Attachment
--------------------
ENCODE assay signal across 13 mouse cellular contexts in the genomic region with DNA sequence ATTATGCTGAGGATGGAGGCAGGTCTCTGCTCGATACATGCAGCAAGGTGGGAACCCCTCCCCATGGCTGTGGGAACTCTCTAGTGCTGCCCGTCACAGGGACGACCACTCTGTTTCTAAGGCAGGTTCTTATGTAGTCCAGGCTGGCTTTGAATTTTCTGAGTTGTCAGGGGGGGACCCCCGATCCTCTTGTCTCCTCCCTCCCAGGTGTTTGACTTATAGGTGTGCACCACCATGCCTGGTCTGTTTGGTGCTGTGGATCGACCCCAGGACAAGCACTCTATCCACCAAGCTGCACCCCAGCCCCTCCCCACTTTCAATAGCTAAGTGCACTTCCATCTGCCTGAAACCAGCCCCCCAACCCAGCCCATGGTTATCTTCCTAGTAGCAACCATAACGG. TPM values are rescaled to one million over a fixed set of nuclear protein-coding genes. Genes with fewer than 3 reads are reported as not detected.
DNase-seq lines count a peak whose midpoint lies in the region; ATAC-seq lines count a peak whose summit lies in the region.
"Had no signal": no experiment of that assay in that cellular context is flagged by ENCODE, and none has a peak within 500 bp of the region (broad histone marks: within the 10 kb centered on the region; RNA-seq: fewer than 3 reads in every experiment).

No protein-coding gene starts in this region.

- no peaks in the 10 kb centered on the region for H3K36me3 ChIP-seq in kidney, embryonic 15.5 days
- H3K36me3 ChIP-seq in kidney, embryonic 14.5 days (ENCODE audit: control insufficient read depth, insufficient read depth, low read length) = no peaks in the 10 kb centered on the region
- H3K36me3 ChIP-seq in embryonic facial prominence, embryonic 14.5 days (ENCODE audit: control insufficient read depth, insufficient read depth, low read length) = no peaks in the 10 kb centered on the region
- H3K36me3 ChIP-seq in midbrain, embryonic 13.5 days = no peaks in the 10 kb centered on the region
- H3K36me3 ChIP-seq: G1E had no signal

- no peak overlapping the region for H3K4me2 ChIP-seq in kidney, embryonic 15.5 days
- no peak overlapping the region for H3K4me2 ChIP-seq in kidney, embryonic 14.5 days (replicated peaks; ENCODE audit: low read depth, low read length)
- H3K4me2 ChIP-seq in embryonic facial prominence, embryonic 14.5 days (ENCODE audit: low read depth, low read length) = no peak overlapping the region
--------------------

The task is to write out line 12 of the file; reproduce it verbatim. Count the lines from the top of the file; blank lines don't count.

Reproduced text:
- H3K4me2 ChIP-seq in embryonic facial prominence, embryonic 14.5 days (ENCODE audit: low read depth, low read length) = no peak overlapping the region